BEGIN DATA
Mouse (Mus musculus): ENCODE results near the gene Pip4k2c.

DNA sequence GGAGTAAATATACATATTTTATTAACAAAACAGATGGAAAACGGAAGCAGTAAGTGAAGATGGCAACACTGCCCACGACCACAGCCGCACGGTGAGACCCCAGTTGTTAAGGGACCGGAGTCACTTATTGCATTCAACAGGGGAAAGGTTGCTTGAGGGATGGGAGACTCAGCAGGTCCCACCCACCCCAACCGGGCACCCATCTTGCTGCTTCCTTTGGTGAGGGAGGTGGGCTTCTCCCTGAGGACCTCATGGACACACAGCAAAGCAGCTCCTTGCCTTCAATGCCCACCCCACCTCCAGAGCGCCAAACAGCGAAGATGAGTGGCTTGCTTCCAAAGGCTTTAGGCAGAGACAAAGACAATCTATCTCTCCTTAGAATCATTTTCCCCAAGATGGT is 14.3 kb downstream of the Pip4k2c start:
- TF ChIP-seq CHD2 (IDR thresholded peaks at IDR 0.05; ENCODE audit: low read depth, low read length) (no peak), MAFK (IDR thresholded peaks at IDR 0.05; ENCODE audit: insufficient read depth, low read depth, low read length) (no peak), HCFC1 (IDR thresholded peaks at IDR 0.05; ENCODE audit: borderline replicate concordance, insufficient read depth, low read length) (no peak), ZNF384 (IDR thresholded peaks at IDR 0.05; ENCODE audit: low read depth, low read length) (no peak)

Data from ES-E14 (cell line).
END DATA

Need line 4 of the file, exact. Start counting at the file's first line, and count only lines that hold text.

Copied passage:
Data from ES-E14 (cell line).